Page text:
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 World Scientific Publishing Co. & Operational Research Society of Singaporec

ON SOME NCP-FUNCTIONS BASED ON THE GENERALIZED FISCHER–BURMEISTER FUNCTION

JEIN-SHAN CHEN Department of Mathematics National Taiwan Normal University

Taipei, Taiwan 11677 jschen@math.ntnu.edu.tw

Received 4 June 2005 Revised 18 November 2005 Second Revised 11 January 2006

In this paper, we study several NCP-functions for the nonlinear complementarity prob- lem (NCP) which are indeed based on the generalized Fischer–Burmeister function, φp(a, b) = (a, b)p− (a + b). It is well known that the NCP can be reformulated as an equivalent unconstrained minimization by means of merit functions involving NCP- functions. Thus, we aim to investigate some important properties of these NCP-functions that will be used in solving and analyzing the reformulation of the NCP.

Keywords: NCP-function; complementarity; merit function; bounded level sets;

stationary point.

1. Introduction

The nonlinear complementarity problem (NCP) (Harker and Pang, 1990; Pang, 1994) is to ﬁnd a pointx ∈ Rn such that

x ≥ 0, F (x) ≥ 0, x, F (x) = 0, (1.1)

where·, · is the Euclidean inner product and F = (F1, F2, . . . , Fn)Tmaps fromRn toRn. We assume thatF is continuously diﬀerentiable throughout this paper. The NCP has attracted much attention due to its various applications in operations research, economics, and engineering (Ferris and Pang, 1997; Harker and Pang, 1990; Pang, 1994).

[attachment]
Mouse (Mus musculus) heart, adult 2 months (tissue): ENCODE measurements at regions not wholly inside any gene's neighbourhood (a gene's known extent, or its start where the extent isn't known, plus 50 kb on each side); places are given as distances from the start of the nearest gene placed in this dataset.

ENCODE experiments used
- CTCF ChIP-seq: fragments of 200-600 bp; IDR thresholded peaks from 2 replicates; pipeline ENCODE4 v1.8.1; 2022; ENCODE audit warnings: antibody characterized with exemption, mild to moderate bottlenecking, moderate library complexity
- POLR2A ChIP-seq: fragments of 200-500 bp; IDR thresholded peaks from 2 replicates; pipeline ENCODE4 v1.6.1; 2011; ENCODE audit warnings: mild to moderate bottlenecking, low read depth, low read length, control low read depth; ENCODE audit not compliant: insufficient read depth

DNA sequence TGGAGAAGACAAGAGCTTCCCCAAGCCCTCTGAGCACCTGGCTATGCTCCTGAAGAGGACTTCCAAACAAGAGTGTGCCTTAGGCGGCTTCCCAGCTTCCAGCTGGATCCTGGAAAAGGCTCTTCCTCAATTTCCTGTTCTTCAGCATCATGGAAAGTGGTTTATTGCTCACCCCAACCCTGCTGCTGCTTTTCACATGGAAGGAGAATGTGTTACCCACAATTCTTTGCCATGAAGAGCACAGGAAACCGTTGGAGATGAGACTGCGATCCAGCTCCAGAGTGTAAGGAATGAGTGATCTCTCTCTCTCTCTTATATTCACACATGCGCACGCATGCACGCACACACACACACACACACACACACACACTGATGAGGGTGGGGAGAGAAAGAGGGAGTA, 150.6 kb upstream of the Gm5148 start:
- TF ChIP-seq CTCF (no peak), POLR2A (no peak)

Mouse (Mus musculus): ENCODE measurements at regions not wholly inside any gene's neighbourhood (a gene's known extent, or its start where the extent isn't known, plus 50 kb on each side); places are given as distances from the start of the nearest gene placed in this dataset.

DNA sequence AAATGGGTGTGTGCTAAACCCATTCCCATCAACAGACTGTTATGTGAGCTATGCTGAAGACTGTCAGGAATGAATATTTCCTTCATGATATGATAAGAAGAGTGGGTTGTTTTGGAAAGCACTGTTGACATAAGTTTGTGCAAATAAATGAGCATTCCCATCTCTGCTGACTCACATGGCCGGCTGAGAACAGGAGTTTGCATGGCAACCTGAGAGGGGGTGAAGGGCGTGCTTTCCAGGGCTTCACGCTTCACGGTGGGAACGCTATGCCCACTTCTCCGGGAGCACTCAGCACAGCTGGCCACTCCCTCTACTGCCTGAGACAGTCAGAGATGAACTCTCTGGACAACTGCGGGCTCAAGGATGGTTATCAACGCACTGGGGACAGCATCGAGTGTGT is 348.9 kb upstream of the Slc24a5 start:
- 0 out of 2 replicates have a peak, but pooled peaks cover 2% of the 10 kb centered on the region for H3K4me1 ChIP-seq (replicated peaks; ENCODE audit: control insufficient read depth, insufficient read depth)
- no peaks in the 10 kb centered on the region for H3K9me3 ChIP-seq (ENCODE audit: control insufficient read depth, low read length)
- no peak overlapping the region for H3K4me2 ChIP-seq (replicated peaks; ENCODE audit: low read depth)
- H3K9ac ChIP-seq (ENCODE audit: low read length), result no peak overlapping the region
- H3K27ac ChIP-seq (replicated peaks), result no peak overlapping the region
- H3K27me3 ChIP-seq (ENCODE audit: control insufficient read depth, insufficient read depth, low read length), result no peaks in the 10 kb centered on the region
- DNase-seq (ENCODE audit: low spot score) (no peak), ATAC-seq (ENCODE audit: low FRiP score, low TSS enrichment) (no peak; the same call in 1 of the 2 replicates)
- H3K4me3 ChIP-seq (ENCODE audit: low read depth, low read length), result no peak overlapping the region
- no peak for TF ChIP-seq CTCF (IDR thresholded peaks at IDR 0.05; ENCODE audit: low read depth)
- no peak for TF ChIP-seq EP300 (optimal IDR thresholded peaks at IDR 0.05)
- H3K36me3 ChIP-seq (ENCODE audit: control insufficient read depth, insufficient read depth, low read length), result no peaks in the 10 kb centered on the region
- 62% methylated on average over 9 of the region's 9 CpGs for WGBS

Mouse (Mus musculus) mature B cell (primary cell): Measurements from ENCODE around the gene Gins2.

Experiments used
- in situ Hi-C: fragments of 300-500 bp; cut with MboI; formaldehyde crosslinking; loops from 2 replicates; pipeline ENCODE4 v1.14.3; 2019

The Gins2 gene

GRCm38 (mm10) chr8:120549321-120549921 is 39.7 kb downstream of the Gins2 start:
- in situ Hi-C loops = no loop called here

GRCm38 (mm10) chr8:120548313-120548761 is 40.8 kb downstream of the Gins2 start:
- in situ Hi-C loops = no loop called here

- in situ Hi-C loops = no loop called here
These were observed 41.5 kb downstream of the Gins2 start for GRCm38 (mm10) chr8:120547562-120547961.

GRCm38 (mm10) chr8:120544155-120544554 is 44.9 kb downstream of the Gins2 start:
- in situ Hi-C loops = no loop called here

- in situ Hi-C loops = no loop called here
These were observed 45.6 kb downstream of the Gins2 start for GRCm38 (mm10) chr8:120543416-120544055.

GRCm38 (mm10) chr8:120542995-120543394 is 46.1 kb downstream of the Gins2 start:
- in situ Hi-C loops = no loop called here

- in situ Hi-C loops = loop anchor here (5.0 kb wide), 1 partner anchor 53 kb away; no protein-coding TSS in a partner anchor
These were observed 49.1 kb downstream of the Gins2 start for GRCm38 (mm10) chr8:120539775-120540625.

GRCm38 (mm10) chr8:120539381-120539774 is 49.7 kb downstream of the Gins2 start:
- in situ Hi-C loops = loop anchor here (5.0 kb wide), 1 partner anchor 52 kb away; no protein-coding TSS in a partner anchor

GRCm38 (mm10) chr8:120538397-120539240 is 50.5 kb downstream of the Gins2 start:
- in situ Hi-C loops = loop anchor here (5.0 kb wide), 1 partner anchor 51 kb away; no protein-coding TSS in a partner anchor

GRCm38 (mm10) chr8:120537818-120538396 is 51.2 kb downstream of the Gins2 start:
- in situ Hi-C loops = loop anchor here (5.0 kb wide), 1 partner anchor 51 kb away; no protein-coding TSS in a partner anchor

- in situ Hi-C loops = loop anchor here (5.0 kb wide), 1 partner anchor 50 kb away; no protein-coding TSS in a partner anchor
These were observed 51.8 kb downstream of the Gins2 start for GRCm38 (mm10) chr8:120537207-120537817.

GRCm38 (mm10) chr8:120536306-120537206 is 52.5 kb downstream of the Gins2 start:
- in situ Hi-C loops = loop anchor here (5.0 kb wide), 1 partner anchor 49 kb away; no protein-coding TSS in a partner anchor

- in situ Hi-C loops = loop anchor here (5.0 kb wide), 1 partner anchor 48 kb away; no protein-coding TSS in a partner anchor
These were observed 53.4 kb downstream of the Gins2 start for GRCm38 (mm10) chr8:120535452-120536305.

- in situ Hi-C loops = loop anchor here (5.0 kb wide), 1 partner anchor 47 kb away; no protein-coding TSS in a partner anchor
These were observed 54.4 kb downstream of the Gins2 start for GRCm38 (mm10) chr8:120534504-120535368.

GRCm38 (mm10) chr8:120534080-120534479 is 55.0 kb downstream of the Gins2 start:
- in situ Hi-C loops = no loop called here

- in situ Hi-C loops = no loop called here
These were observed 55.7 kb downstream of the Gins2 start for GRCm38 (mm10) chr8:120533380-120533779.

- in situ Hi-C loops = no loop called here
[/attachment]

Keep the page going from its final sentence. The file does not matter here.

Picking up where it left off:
There have been many methods proposed for solving the NCP (Harker and Pang, 1990; Pang, 1994). Among which, one of the most popular and powerful approaches that has been studied intensively recently is to reformulate the NCP as a system of nonlinear equations (Mangasario 1976) or as an unconstrained minimization prob- lem (Facchinei and Soares, 1997; Fisher, 1992; Kanzow, 1996). Such a function that can constitute an equivalent unconstrained minimization problem for the NCP is

401

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called a merit function. In other words, a merit function is a function whose global minima are coincident with the solutions of the original NCP. For constructing a merit function, the class of functions, so-called NCP-functions and deﬁned as below, serves an important role.

A functionφ : R2→ R is called an NCP-function if it satisﬁes

φ(a, b) = 0 ⇔ a ≥ 0, b ≥ 0, ab = 0. (1.2) Many NCP-functions and merit functions have been explored during the past two decades (De Luca et al., 1996; Kanzow et al., 1997; San and Qi, 1999; Tseng, 1996). Among which, a popular NCP-function intensively studied recently is the well-known Fischer–Burmeister NCP-function (Fisher, 1992, 1997) deﬁned as

φFB(a, b) =

a2+b2− (a + b). (1.3)